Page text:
removed and t'Jie British Government
is; most anxious to get Germany into
a pact where she will be pledged to.
remain disarmed.
To Hinder Immigration
Alleged.  That    There    Is   -Organized
-    Propaganda Against Dominions
London.���With reference to -the
allegation lhat* there is organized propaganda against the migration of Briif- '
ish . residents ' to Lho dominions, Sir
George "MacLaren Brown, European
manager oT the Canadian Pacific Kail-
way, .agrees that there is -a-''.'subtle-
form-.-off ������Propaganda in existence
against emigration from Great ..Britain-
but says it is a somewhat delicate subject to discus-s.
Sir Joseph Cook, Australian high
commissioner in London, in an interview, says there is 110 shadow of a
doubt that tliere is a'definile and distinctly <_ini_.ler scheme of propaganda
being directed against emigration gen-i
erally and that the propagandists -are
making use of the failures among the
new settlers in the dominions to give
expression to their views.
As has been indicated in recent
Canadian Press cables, most of the
immigrants . in Canada who have
writttfn "home" lately have rejected
tho suggestion ihat'there is in existence propaganda against emigration
from tho Old Land to the Dominion.
Daring Bank Robbery
Bank of Montreal Branch Office In
Winnipeg (s Raided
"Winnipeg.���Kaided for the ,second
timo within a year, the Goulding and
Portage Avenue branch of the Bank
of Montreal here, wa.-* looled by two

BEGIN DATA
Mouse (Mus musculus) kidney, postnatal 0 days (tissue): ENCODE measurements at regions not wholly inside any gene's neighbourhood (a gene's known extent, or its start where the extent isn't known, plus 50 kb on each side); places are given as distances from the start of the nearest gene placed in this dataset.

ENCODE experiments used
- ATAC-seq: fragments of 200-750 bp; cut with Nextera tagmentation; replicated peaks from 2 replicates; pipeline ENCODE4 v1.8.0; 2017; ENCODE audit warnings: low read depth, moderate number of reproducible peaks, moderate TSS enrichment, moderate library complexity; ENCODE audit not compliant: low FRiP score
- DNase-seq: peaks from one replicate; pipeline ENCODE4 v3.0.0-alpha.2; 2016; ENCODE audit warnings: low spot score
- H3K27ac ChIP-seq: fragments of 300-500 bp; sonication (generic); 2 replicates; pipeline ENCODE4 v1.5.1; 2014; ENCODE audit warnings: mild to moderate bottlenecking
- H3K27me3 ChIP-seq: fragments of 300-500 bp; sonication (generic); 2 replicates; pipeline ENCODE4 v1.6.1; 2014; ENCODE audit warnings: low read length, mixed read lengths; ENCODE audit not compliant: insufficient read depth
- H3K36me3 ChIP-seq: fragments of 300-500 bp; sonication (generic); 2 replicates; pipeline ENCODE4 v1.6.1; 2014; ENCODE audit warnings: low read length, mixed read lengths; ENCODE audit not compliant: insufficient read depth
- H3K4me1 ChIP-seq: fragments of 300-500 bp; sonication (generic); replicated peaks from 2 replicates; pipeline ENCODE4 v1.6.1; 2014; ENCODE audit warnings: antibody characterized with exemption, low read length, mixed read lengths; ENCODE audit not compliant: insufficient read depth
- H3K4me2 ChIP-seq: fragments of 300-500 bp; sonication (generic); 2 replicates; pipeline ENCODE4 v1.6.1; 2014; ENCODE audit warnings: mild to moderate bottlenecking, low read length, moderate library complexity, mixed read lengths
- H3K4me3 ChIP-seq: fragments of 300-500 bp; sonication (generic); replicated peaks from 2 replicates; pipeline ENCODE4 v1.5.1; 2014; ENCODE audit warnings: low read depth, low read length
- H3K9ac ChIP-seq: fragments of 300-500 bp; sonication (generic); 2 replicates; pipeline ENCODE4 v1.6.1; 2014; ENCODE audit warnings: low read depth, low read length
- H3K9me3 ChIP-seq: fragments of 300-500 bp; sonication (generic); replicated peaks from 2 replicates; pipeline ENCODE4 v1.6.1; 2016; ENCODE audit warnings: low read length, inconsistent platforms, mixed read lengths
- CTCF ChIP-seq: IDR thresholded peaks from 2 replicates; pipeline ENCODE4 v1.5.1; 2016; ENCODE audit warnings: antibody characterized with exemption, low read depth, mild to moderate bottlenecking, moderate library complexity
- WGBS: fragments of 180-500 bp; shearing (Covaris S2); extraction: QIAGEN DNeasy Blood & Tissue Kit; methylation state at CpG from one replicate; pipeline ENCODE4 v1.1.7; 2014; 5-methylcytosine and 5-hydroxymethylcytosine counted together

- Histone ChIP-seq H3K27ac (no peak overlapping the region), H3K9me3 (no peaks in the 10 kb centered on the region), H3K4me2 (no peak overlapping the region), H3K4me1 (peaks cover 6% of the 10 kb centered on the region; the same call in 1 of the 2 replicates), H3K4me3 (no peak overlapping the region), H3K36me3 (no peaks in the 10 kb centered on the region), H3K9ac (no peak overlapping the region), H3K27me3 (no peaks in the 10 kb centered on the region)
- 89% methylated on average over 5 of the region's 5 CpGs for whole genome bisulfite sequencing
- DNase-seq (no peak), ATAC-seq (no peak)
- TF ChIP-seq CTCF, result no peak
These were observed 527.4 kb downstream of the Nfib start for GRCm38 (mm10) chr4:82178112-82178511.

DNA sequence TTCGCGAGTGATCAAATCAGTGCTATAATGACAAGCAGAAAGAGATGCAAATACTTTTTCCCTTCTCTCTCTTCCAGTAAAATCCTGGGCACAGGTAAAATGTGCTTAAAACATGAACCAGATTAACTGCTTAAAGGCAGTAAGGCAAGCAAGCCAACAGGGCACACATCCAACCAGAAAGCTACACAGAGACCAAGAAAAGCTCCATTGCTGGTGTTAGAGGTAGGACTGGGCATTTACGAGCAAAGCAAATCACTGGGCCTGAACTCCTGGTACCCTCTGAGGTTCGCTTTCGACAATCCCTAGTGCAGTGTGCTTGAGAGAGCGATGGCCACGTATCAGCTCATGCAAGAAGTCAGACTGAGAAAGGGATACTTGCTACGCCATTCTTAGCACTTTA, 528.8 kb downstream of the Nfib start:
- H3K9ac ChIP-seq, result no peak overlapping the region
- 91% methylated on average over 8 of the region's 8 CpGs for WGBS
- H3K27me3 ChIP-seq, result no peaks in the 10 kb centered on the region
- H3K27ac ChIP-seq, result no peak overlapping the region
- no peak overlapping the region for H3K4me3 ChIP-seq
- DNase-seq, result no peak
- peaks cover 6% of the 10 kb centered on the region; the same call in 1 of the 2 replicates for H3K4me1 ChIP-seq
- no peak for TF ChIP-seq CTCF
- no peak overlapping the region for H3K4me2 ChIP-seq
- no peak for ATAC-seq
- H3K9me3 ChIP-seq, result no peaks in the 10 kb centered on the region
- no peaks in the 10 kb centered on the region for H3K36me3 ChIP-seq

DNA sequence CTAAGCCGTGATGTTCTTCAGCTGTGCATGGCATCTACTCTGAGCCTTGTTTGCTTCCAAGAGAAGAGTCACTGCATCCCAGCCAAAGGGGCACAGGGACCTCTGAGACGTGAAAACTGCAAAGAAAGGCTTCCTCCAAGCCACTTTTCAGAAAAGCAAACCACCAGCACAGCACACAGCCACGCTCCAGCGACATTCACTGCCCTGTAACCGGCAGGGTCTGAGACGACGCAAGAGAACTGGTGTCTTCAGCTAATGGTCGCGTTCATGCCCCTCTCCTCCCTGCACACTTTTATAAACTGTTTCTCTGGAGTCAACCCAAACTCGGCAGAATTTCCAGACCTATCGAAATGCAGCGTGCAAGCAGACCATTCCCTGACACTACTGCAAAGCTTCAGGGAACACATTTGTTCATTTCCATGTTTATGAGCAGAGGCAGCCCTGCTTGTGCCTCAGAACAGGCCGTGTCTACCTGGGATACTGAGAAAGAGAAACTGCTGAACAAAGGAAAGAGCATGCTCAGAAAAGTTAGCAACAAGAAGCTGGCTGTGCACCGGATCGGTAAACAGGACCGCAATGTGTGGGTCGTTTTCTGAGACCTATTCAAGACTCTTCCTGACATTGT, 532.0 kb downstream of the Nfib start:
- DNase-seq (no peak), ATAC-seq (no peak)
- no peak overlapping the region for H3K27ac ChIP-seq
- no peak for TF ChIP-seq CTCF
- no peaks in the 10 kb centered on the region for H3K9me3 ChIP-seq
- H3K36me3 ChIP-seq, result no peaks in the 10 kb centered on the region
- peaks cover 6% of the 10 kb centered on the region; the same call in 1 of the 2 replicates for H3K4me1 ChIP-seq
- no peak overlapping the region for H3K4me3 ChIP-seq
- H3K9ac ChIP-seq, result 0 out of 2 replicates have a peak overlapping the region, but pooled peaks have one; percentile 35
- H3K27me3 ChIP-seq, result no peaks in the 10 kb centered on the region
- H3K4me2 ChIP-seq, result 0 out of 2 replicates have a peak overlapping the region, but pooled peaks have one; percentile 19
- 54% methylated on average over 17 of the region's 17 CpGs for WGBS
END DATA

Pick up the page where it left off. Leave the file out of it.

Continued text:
masked men.
The gunmen wl-nt ub'oul their work
In :i cool and dcliberato manner.
They walked into the bank with
masks over their face,-, and with
drawn revolvers ordered the branch
manager and two other members of
the staff to "throw 'em up." The jC-iu-
ployeos were Ihen paraded down to the
basement-and* commanded'to remain
there 35 minutps.^ They obeyed.* As
soon as the robbers left the building
the staff lushed upstairs to find that
the teller's cage had been rifled of its
* First Strike In Modern China
London.���Chinese - engineers and
firemen on the Shanghai-Nanking railway havc started the fln_t Industrial
strike in modern China, says a Shanghai dispatch to tho Daily Mail.' They
were joined_by other grades, in protest agaiiiit transporting troops under
fire, and* against militarism. Cos.
Chi's troops have fo walk.'
High Price For Alberta Farm
Edmonton, Alta.���IL C. Macy. of
Pa.ssadena, California, purchased a
160-acro farm owned by J. Kae, of Bon
Accord. The price paid was $50 i�� r
acre. This was a cash d*-al, h bolus
the highest price paid for land in this
distiict since the days of lhc- war.
Water Shortage in Tckio
Tokio.���Thousands of homes have
been destroyed by fire owing to a serious water shortage. Authorities are
greatly contfra��i over the fact that
Tokio has le?s than a fortnight's Mip-
ply 01" drinking water.
"War'Memoriaf Design
Ottawa.��� Tlio terms for the sculptors' competition in designs for the
proposed *?100,000 war memorial having been drafted, announcement 01
thPir nature is expected sftortly. De-